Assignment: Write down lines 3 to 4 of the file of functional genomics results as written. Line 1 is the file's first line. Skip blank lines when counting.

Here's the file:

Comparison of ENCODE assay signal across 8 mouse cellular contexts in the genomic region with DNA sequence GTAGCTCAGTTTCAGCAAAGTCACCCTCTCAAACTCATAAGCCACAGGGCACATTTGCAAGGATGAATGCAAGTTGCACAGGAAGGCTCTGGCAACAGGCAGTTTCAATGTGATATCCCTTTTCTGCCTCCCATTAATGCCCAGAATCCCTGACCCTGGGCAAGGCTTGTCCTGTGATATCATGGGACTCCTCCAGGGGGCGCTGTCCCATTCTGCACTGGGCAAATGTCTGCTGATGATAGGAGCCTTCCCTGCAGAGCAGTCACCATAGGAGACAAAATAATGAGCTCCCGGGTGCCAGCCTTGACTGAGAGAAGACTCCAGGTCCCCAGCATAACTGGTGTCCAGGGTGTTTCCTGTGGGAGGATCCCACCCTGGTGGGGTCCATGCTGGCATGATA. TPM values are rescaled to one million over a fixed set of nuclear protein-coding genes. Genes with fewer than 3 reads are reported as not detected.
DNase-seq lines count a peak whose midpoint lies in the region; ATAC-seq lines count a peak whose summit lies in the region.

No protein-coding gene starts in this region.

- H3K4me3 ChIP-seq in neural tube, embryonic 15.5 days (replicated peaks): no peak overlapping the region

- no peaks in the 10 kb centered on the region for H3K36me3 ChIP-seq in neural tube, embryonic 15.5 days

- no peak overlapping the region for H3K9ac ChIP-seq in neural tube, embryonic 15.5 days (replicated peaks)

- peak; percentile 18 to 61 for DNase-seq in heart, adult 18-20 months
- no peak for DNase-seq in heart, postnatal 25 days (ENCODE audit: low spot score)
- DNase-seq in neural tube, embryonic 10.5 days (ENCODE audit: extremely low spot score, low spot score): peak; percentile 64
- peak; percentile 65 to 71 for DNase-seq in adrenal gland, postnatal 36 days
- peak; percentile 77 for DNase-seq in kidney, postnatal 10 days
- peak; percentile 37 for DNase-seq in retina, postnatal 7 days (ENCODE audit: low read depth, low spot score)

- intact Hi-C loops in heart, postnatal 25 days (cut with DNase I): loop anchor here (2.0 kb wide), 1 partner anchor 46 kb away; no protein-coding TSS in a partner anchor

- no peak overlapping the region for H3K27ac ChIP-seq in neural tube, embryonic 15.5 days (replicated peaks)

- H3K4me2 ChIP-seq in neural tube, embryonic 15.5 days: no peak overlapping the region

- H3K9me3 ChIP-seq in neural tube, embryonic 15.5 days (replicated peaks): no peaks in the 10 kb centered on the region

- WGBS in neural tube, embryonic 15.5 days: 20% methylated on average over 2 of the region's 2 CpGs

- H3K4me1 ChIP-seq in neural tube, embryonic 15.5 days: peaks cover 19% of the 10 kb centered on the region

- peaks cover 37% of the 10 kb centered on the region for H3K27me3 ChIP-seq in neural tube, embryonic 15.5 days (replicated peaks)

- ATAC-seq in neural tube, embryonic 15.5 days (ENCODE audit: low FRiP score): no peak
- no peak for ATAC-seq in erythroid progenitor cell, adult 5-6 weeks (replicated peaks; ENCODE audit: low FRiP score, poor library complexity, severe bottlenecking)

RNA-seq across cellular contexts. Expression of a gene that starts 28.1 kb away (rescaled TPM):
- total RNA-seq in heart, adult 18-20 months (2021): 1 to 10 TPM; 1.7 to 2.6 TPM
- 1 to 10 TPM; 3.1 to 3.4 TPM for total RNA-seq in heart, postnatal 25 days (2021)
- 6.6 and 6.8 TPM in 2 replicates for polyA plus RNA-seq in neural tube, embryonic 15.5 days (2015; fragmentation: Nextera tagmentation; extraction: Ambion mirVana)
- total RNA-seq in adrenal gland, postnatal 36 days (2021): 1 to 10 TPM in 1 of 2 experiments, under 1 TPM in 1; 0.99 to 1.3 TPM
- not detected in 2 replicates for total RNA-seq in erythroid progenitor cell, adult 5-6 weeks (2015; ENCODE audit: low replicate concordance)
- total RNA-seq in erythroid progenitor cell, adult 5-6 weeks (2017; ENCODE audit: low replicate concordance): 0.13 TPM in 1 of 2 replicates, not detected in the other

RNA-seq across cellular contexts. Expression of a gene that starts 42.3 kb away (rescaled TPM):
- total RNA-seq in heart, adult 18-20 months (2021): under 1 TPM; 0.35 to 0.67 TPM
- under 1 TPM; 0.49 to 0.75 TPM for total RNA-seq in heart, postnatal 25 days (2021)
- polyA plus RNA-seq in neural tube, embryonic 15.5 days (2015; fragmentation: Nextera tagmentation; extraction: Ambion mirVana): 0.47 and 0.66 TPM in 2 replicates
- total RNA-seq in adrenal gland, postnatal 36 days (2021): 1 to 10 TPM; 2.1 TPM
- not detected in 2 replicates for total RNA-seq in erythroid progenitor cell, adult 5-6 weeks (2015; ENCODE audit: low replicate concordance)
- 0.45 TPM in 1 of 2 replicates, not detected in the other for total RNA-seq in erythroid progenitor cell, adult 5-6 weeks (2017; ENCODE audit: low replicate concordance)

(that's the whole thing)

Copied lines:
No protein-coding gene starts in this region.

- H3K4me3 ChIP-seq in neural tube, embryonic 15.5 days (replicated peaks): no peak overlapping the region